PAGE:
You could extend this example to create your own calendar table (which, like a numbers table, can be very useful—see Article #2519 for more information). The following example will create a calendar table with 1,024 consecutive days, starting at 2004-01-01 (based on the numbers table we created earlier). 
 
CREATE TABLE dbo.Calendar 

    dt SMALLDATETIME PRIMARY KEY CLUSTERED 

GO 
 
DECLARE @sDate SMALLDATETIME 
SET @sDate = '20031231' 
INSERT dbo.Calendar 
    SELECT @sDate + Number 
    FROM dbo.Numbers 
    ORDER BY Number 
 

 
Generating time slices 
 
I often see requests for grouping statistics by 5-minute or 15-minute time intervals. A numbers table can help out with this greatly. To keep it distinct from a normal numbers table: 
 
CREATE TABLE dbo.timeIntervalDigits 

    n INT IDENTITY(1,1) PRIMARY KEY CLUSTERED 

GO
 
Now, let's assume we're working on a 15-minute breakdown. We're going to populate this table with 96 rows (1-96), since there are 4 15-minute intervals per hour, and 24 hours per day. (If we were using 5-minute intervals, we'd have 288 rows.) 
 
SET NOCOUNT ON 
INSERT timeIntervalDigits DEFAULT VALUES  
WHILE SCOPE_IDENTITY() < 96 
BEGIN  
    INSERT dbo.timeIntervalDigits DEFAULT VALUES  
END 
GO
 
So now, what is the relevant data we're looking to slice up? 
 
CREATE TABLE dbo.ArbitraryStats 

    dt SMALLDATETIME, 
    hitCount INT 

GO 
 
SET NOCOUNT ON 
 
-- populate with a bunch of arbitrary data 
 
DECLARE @dt SMALLDATETIME 
SET @dt = CONVERT(CHAR(8), GETDATE(), 112) 
 
INSERT ArbitraryStats SELECT @dt, 12 
INSERT ArbitraryStats SELECT @dt, 15 
INSERT ArbitraryStats SELECT DATEADD(MINUTE, 10, @dt), 12 
INSERT ArbitraryStats SELECT DATEADD(MINUTE, 20, @dt), 10 
INSERT ArbitraryStats SELECT DATEADD(MINUTE, 30, @dt), 12 
INSERT ArbitraryStats SELECT DATEADD(MINUTE, 50, @dt), 12 
INSERT ArbitraryStats SELECT DATEADD(HOUR, 1, @dt), 17 
INSERT ArbitraryStats SELECT DATEADD(MINUTE, 150, @dt), 5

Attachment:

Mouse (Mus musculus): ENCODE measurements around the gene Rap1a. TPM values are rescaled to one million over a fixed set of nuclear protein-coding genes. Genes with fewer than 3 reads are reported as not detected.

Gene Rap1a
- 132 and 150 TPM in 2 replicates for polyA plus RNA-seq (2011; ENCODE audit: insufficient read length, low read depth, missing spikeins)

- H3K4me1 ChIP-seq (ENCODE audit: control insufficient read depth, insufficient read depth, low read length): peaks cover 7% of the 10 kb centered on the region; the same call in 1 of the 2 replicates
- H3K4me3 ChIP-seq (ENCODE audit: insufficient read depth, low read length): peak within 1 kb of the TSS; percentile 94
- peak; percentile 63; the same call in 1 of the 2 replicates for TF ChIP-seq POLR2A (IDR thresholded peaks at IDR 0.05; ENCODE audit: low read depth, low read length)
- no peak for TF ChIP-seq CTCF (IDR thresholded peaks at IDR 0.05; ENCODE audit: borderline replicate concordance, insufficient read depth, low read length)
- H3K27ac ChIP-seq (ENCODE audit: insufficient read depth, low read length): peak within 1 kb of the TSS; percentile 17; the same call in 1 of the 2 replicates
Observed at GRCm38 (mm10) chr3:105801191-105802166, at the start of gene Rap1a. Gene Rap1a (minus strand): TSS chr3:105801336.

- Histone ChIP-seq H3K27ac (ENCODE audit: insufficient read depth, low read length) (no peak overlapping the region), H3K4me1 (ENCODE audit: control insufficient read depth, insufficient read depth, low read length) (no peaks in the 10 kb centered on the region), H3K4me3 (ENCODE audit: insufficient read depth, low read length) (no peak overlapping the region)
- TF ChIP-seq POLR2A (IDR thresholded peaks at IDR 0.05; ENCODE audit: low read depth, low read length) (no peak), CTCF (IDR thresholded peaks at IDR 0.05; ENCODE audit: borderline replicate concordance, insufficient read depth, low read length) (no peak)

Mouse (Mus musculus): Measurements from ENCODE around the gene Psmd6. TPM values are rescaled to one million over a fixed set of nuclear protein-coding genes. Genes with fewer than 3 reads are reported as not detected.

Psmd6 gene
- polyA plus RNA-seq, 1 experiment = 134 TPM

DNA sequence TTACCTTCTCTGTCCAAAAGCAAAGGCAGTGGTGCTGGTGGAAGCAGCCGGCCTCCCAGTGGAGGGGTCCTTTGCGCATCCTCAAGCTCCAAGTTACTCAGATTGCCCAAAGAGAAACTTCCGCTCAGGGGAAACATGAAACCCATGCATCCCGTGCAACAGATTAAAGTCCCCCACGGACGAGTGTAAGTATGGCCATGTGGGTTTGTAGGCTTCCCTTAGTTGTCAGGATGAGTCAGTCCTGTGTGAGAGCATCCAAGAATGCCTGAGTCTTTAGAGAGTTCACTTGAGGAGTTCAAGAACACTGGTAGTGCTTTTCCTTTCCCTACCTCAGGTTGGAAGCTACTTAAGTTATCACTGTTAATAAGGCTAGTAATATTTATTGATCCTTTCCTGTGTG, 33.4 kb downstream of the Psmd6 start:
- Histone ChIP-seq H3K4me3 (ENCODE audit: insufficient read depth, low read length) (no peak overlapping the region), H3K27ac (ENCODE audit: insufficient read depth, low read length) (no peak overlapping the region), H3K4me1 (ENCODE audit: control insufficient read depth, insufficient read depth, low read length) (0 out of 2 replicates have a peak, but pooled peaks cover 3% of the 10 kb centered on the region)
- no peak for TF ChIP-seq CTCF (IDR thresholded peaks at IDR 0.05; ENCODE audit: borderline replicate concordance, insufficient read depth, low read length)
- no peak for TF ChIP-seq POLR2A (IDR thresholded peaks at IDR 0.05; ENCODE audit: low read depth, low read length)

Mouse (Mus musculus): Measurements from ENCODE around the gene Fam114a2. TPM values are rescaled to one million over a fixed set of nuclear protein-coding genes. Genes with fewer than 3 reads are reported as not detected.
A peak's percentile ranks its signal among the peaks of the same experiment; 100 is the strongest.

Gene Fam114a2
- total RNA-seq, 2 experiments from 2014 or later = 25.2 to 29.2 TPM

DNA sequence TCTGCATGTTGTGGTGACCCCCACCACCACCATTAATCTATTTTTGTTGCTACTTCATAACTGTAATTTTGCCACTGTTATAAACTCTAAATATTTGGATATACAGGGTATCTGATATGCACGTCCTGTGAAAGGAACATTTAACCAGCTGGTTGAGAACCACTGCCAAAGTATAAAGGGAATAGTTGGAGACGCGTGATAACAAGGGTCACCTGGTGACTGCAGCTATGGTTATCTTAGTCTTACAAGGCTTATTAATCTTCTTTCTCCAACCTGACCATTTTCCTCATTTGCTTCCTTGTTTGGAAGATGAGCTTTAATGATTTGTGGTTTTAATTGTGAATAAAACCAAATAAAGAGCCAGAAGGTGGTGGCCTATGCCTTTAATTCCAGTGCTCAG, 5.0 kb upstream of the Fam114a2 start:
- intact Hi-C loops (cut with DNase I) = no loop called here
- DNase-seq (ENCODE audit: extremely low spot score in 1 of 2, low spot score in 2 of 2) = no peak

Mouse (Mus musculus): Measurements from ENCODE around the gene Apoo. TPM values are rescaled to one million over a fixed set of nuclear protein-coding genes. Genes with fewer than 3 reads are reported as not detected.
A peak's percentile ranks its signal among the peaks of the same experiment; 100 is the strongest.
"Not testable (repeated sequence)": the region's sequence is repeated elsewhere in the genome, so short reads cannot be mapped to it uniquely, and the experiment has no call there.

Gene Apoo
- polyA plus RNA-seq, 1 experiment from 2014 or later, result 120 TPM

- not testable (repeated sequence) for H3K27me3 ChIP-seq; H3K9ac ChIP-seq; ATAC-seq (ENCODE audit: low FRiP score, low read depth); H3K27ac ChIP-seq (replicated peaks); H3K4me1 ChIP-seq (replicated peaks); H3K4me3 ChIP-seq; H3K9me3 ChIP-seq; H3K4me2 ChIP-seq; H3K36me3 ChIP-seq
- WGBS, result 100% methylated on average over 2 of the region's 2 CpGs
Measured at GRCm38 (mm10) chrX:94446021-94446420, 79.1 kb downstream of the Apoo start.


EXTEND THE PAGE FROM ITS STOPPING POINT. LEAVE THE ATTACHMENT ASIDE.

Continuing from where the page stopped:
INSERT ArbitraryStats SELECT DATEADD(HOUR, 3, @dt), 1 
INSERT ArbitraryStats SELECT DATEADD(HOUR, 4, @dt), 6 
INSERT ArbitraryStats SELECT DATEADD(HOUR, 4, @dt), 7 
INSERT ArbitraryStats SELECT DATEADD(HOUR, 6, @dt), 7
 
One way we can approach this is to use a derived subquery which holds the start and end time of each 15-minute slice, and then join that against our stats table. 
 
CREATE PROCEDURE dbo.getStatsBreakdown 
    @dt SMALLDATETIME = NULL 
AS 
BEGIN 
    SET NOCOUNT ON 
 
    -- if date is not passed in, use today 
    -- set to midnight in case time included 
 
    SET @dt = CONVERT(CHAR(8), COALESCE(@dt, GETDATE()), 112) 
 
    SELECT 
        n.StartTime, 
        n.EndTime, 
        HitCount = COALESCE(SUM(s.hitCount), 0) 
    FROM 
        ArbitraryStats s 
    RIGHT OUTER JOIN 
    ( 
        SELECT 
            StartTime = DATEADD(MINUTE, 15 * (n-1), @dt), 
            EndTime = DATEADD(MINUTE, 15 * n, @dt) 
        FROM 
            timeIntervalDigits 
    ) n 
    ON 
        s.dt >= n.StartTime 
        AND s.dt < n.EndTime 
    WHERE 
        n.EndTime <= CURRENT_TIMESTAMP 
    GROUP BY 
        n.StartTime, 
        n.EndTime 
    ORDER BY 
        n.StartTime 
 
END 
GO
 
This procedure will take any date in the past. You can consider raising an error if the user enters a future date. Or, you can remove this limitation by commenting out the WHERE clause. 
 
If the date used is today's date, it will only generate stats for 15-minute periods that have been completed (including the current, in the odd case where you run the query exactly on a time slice boundary). 
 

 
Generating IP ranges 
 
Let's say you have an application that requires checking specific IP addresses against a range (say 128.11.0.x). You can use a numbers table to easily output all 256 possible values for the 4th octet, e.g. 
 
SELECT TOP 256 '128.11.0.'+CONVERT(VARCHAR(3), n-1) 
    FROM dbo.Numbers 
    ORDER BY Number
 

 
For some fun applications of a numbers table, see Vyas' site.

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Created: 4/2/2004 | Last Updated: 3/12/2005 | broken links | helpful | not helpful | statistics